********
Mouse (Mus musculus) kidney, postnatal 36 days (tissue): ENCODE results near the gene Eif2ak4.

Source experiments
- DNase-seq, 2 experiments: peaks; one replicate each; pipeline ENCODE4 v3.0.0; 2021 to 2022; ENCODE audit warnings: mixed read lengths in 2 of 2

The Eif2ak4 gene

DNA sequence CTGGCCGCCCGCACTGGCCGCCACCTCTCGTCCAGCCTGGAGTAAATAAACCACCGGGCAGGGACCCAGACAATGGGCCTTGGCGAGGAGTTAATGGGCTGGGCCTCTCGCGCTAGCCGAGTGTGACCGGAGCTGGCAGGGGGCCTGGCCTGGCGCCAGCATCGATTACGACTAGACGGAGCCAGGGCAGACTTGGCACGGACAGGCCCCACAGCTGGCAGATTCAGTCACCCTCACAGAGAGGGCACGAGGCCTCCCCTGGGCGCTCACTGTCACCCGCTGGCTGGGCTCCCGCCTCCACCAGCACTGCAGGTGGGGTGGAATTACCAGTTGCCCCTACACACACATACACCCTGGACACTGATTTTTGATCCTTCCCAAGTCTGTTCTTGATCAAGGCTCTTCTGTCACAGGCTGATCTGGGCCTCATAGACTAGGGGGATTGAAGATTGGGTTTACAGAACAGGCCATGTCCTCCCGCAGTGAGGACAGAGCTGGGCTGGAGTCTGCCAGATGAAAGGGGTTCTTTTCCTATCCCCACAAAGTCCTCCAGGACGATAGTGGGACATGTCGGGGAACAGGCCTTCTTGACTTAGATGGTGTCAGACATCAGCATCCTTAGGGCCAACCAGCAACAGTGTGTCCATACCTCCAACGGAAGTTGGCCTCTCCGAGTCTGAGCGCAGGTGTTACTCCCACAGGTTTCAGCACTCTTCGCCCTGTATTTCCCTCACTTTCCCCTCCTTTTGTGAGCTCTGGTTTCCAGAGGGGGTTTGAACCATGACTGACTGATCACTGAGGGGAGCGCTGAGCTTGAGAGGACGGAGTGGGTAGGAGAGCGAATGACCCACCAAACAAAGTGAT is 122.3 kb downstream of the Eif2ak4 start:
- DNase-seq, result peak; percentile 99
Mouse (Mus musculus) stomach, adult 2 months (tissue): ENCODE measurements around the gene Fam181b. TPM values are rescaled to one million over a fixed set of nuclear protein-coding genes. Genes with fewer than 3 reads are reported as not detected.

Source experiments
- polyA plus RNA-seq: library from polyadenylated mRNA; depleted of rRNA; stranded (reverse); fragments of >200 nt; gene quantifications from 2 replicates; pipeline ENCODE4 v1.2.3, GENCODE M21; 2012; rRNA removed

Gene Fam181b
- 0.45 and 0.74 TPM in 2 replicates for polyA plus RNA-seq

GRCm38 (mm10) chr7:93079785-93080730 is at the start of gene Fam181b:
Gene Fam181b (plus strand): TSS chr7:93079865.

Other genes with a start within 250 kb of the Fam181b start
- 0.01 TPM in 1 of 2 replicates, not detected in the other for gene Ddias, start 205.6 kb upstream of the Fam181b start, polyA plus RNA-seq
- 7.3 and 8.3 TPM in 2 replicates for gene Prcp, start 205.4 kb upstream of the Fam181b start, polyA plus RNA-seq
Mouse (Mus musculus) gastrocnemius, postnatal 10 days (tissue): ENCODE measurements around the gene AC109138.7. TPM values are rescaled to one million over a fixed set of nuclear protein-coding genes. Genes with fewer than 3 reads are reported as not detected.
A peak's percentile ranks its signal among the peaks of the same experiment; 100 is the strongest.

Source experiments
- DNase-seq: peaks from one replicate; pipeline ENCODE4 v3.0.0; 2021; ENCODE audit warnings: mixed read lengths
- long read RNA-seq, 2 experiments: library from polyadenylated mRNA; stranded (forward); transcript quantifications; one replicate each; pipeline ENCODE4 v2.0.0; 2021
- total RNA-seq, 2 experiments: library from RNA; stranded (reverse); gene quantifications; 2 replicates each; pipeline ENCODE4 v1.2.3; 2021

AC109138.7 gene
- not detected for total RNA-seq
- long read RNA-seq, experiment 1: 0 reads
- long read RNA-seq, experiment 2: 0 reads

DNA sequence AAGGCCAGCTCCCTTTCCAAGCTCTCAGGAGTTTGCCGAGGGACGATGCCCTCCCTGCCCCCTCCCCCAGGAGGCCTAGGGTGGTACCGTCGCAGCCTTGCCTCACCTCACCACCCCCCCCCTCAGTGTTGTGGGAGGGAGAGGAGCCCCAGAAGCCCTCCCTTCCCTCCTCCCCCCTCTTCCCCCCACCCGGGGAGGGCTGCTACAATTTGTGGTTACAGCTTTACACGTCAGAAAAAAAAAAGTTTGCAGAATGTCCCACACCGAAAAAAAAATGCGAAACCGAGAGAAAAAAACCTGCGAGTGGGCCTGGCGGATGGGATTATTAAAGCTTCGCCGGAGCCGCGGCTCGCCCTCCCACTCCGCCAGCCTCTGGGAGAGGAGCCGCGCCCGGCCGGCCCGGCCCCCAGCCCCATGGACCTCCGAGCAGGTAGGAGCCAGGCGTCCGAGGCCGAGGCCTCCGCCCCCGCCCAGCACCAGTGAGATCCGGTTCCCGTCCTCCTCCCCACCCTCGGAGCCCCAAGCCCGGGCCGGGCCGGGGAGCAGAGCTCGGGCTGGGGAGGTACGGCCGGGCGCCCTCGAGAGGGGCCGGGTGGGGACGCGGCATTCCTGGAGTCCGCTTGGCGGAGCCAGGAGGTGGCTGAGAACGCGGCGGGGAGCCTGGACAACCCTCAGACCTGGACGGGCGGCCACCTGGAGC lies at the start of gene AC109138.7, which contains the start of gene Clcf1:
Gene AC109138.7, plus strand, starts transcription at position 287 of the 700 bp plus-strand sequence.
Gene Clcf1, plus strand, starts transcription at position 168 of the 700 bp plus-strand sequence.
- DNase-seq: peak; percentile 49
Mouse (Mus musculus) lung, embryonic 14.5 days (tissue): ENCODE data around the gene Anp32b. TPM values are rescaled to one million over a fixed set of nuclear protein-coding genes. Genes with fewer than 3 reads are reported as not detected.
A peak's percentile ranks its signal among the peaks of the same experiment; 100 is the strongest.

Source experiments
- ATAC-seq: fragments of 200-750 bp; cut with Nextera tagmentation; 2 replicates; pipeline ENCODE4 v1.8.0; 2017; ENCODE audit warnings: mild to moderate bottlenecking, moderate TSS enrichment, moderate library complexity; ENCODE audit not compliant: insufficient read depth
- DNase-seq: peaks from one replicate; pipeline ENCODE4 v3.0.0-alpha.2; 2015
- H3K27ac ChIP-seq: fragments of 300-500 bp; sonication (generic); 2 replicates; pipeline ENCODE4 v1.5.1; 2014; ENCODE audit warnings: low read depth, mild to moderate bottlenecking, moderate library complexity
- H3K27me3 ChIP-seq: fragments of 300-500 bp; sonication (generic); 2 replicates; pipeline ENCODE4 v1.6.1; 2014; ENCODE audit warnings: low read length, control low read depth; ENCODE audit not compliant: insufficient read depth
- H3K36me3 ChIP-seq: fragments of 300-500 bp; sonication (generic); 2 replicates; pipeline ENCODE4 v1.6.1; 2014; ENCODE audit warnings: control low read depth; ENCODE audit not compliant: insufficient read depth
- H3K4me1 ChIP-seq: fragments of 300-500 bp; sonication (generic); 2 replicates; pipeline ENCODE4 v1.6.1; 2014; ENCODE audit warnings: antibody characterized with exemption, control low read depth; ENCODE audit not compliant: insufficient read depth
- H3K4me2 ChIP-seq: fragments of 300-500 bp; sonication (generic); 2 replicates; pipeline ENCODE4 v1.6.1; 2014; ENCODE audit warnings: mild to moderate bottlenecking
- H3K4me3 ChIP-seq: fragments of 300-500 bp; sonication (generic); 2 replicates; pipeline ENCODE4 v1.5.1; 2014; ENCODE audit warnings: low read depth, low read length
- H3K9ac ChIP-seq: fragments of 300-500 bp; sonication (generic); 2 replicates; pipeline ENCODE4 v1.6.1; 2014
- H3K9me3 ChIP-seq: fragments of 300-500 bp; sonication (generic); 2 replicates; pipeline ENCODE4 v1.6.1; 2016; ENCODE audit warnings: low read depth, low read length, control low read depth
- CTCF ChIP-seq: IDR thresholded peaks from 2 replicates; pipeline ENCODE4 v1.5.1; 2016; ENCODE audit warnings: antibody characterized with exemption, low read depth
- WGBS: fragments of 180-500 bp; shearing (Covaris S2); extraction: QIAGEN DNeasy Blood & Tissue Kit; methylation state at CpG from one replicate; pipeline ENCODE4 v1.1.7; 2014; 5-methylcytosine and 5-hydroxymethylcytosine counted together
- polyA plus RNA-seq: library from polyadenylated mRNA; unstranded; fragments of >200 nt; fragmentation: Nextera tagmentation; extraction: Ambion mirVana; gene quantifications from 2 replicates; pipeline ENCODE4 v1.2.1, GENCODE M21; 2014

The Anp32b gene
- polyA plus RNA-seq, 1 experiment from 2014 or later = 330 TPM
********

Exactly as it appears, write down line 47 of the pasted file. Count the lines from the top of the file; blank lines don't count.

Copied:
The Anp32b gene